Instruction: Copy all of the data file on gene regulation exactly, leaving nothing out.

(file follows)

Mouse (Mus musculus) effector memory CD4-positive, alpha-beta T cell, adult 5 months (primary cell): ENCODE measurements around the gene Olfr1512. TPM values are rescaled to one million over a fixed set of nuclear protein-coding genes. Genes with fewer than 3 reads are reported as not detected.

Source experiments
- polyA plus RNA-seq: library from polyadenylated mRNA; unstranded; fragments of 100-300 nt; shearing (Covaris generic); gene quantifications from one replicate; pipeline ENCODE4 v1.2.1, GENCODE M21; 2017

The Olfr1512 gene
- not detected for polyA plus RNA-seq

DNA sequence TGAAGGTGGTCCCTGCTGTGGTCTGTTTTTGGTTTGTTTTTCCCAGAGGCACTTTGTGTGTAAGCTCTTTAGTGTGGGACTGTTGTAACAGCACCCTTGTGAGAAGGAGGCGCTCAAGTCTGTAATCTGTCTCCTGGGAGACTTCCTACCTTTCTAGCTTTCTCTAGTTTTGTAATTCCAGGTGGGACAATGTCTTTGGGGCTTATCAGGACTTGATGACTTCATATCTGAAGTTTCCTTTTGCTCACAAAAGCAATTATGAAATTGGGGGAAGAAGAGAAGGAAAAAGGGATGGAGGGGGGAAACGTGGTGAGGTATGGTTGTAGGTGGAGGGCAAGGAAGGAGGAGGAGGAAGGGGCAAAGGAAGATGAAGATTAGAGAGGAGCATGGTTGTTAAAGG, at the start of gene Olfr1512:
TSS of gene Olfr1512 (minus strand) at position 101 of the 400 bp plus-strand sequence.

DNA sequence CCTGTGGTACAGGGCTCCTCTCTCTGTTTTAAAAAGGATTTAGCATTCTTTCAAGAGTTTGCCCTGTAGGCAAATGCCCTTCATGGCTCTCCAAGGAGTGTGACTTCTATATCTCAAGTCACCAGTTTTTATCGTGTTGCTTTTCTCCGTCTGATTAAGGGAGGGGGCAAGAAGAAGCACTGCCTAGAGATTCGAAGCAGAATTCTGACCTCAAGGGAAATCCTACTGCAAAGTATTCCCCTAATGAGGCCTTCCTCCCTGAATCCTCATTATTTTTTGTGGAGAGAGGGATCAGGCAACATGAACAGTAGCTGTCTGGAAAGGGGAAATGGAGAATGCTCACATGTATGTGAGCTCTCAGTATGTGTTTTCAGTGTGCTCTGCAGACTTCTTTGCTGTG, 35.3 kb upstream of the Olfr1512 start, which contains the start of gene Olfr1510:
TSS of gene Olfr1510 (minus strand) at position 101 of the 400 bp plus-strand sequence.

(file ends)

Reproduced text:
Mouse (Mus musculus) effector memory CD4-positive, alpha-beta T cell, adult 5 months (primary cell): ENCODE measurements around the gene Olfr1512. TPM values are rescaled to one million over a fixed set of nuclear protein-coding genes. Genes with fewer than 3 reads are reported as not detected.

Source experiments
- polyA plus RNA-seq: library from polyadenylated mRNA; unstranded; fragments of 100-300 nt; shearing (Covaris generic); gene quantifications from one replicate; pipeline ENCODE4 v1.2.1, GENCODE M21; 2017

The Olfr1512 gene
- not detected for polyA plus RNA-seq

DNA sequence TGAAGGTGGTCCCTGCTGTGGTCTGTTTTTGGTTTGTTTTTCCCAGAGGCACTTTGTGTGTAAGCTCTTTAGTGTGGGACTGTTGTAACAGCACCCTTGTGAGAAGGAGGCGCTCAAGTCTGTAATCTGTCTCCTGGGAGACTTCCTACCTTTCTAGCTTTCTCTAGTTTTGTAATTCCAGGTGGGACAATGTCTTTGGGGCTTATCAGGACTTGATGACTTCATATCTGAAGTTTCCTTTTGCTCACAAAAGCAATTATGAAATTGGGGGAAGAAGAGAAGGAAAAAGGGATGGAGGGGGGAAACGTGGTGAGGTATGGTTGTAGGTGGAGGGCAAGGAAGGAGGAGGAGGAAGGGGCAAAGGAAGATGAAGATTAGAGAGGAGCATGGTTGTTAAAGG, at the start of gene Olfr1512:
TSS of gene Olfr1512 (minus strand) at position 101 of the 400 bp plus-strand sequence.

DNA sequence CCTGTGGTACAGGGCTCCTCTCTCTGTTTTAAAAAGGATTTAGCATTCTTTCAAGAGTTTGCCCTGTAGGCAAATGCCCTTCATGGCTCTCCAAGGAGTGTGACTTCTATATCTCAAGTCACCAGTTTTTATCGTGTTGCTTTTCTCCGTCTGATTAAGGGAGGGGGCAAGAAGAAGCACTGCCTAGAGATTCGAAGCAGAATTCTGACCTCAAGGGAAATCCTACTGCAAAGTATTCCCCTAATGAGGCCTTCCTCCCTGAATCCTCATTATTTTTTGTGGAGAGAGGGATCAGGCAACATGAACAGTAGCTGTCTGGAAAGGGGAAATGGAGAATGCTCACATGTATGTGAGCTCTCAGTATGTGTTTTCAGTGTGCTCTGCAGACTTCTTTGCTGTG, 35.3 kb upstream of the Olfr1512 start, which contains the start of gene Olfr1510:
TSS of gene Olfr1510 (minus strand) at position 101 of the 400 bp plus-strand sequence.